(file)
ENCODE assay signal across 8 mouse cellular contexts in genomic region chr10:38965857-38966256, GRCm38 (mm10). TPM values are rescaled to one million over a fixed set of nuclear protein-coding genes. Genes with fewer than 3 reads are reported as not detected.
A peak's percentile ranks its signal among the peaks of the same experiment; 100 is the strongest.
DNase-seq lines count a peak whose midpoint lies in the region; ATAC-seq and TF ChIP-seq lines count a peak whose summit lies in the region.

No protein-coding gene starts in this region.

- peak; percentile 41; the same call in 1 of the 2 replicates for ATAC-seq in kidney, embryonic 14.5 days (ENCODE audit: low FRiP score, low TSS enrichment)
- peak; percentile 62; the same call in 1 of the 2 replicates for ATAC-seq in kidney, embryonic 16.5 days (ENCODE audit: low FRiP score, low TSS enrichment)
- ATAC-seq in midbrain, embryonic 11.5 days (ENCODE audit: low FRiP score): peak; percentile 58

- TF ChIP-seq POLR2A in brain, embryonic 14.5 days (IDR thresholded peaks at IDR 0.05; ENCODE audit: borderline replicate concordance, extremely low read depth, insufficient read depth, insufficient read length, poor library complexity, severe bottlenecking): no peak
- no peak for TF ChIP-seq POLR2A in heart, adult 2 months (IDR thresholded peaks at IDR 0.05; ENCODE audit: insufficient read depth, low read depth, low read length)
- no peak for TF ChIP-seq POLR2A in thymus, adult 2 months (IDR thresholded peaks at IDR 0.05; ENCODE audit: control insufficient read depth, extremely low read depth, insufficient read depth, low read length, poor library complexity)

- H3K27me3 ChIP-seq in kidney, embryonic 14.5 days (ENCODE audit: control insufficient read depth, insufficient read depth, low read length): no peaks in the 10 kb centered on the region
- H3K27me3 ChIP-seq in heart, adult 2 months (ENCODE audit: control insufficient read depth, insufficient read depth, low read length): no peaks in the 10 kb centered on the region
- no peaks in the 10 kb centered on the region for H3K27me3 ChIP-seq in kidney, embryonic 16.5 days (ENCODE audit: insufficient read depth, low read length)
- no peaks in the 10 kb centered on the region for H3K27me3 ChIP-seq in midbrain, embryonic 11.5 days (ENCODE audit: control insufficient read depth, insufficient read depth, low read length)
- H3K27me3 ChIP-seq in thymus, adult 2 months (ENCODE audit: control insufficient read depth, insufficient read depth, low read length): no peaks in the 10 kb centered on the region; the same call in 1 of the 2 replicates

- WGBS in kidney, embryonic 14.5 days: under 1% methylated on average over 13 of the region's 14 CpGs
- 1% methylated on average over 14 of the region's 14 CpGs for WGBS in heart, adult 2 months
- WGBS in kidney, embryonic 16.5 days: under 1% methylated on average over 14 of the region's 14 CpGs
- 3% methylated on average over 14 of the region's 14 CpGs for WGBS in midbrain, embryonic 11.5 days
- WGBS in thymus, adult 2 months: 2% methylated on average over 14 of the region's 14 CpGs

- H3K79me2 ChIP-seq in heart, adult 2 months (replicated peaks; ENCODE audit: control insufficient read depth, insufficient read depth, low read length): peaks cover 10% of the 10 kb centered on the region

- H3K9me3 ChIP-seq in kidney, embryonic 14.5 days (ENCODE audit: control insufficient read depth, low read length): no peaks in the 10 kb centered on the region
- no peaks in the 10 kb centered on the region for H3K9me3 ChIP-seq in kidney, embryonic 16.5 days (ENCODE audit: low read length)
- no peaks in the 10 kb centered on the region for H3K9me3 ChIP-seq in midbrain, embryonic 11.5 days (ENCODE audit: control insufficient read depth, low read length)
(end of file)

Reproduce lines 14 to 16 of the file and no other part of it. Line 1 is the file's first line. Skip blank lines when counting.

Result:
- no peaks in the 10 kb centered on the region for H3K27me3 ChIP-seq in midbrain, embryonic 11.5 days (ENCODE audit: control insufficient read depth, insufficient read depth, low read length)
- H3K27me3 ChIP-seq in thymus, adult 2 months (ENCODE audit: control insufficient read depth, insufficient read depth, low read length): no peaks in the 10 kb centered on the region; the same call in 1 of the 2 replicates

- WGBS in kidney, embryonic 14.5 days: under 1% methylated on average over 13 of the region's 14 CpGs